17. Organic carbon efflux from a deciduous forest catchment in Korea

    Directory of Open Access Journals (Sweden)

    S. J. Kim


    Full Text Available Soil infiltration and surface discharge of precipitation are critical processes that affect the efflux of Dissolved Organic Carbon (DOC and Particulate Organic Carbon (POC in forested catchments. Concentrations of DOC and POC can be very high in the soil surface in most forest ecosystems and their efflux may not be negligible particularly under the monsoon climate. In East Asia, however, there are little data available to evaluate the role of such processes in forest carbon budget. In this paper, we address two basic questions: (1 how does stream discharge respond to storm events in a forest catchment? and (2 how much DOC and POC are exported from the catchment particularly during the summer monsoon period? To answer these questions, we collected hydrological data (e.g., precipitation, soil moisture, runoff discharge, groundwater level and conducted hydrochemical analyses (including DOC, POC, and six tracers in a deciduous forest catchment in Gwangneung National Arboretum in west-central Korea. Based on the end-member mixing analysis of the six storm events during the summer monsoon in 2005, the surface discharge was estimated as 30 to 80% of the total runoff discharge. The stream discharge responded to precipitation within 12 h during these storm events. The annual efflux of DOC and POC from the catchment was estimated as 0.04 and 0.05 t C ha−1 yr−1, respectively. Approximately 70% of the annual organic carbon efflux occurred during the summer monsoon period. Overall, the annual efflux of organic carbon was estimated to be about 10% of the Net Ecosystem carbon Exchange (NEE obtained by eddy covariance measurement at the same site. Considering the current trends of increasing intensity and amount of summer rainfall and the large interannual variability in NEE, ignoring the organic carbon efflux from forest catchments would result in an inaccurate estimation of the carbon sink strength of forest ecosystems in the monsoon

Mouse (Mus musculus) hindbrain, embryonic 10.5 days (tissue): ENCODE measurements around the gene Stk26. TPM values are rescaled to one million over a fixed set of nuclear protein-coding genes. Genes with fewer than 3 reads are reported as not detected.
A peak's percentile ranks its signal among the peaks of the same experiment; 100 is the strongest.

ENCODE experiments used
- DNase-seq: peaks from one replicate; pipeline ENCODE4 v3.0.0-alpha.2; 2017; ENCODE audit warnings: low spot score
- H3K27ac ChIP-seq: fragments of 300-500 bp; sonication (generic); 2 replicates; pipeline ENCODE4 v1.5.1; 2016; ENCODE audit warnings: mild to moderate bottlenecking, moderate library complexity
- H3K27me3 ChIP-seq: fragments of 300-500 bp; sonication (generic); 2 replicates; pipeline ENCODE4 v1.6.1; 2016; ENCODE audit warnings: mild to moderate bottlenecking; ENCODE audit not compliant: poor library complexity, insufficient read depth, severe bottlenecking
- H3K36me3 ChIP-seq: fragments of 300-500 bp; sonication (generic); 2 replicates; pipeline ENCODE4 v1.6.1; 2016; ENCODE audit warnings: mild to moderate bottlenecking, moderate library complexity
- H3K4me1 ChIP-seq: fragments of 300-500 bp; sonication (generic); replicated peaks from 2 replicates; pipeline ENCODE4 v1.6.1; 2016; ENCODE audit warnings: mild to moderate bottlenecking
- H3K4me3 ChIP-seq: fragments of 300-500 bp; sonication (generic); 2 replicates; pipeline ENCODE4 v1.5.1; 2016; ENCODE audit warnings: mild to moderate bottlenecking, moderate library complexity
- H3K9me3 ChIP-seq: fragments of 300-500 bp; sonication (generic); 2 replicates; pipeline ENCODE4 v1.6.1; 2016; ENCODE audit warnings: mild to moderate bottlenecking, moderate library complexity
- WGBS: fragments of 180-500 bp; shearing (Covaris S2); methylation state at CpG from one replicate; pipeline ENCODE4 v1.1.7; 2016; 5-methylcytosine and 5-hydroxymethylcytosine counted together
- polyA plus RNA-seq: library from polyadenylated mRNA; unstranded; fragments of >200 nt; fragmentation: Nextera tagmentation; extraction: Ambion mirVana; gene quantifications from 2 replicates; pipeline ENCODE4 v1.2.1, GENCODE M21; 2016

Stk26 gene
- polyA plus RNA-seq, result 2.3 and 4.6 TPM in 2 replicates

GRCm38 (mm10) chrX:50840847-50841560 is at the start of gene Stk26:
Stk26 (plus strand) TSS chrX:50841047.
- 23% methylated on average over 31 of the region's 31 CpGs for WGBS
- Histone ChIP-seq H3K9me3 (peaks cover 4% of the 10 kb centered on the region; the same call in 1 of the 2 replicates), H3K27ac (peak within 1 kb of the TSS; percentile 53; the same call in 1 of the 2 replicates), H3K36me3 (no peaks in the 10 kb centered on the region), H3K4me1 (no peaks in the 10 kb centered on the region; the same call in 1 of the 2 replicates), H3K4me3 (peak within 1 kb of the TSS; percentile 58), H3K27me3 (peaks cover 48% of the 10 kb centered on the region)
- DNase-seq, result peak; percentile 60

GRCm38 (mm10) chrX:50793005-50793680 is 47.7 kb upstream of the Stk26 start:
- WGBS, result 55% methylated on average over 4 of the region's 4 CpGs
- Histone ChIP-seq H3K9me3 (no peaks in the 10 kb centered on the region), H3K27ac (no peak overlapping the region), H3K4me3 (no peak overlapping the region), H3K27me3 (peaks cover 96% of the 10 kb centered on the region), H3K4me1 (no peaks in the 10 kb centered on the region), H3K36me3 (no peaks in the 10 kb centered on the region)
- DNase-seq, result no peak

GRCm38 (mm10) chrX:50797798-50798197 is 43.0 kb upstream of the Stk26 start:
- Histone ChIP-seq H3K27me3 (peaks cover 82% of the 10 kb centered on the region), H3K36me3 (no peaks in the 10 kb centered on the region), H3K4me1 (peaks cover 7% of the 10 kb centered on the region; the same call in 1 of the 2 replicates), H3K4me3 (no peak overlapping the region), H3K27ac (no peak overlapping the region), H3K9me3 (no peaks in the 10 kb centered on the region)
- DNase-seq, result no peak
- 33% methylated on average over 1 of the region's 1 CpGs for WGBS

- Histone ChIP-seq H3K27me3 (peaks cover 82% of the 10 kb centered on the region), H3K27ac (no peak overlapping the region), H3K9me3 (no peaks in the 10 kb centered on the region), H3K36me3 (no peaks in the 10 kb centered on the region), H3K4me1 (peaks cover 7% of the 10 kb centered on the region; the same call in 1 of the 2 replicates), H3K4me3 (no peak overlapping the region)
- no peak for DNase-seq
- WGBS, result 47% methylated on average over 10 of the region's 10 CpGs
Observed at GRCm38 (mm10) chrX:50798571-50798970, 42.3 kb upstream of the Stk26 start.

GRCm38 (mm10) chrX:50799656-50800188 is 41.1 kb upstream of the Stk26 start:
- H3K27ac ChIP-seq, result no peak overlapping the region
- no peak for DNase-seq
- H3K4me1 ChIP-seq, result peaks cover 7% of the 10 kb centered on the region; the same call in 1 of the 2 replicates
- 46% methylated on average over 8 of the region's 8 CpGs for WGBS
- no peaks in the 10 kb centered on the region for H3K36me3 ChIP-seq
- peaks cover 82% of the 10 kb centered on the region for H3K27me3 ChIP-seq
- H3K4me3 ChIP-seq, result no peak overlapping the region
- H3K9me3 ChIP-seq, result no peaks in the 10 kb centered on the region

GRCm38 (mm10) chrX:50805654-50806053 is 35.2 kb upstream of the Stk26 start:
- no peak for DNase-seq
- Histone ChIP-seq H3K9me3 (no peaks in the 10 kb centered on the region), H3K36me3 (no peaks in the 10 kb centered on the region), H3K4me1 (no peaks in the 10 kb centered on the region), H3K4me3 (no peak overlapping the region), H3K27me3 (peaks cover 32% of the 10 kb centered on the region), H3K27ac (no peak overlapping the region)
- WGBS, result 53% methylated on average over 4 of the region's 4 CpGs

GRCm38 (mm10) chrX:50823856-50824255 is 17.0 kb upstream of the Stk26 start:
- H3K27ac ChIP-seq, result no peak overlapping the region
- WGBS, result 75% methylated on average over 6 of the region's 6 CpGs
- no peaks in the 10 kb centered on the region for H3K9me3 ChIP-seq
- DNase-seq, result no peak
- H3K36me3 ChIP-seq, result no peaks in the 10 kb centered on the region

18. Catchment2Coast: A systems approach to coupled river-coastal ecosystem science and management

    CSIR Research Space (South Africa)

    Monteiro, PMS


    Full Text Available Catchment2Coast was an interdisciplinary research and modelling project that aimed to improve understanding of the linkages between coastal ecosystems and the adjacent river catchments. The project involved nine partner organizations from three...

  19. Techniques for assessing the effects of afforestation on catchment hydrology: the South African experience

    CSIR Research Space (South Africa)

    Dye, PJ


    Full Text Available research into the effects of forest plantations on catchment hydrology. This paper provides a brief overview of some of the techniques employed by South African hydrological researchers to understand the link between afforestation and catchment water yields....

  20. A Critical Appraisal of the "Day" Diagram (United States)

    Roberts, Andrew P.; Tauxe, Lisa; Heslop, David; Zhao, Xiang; Jiang, Zhaoxia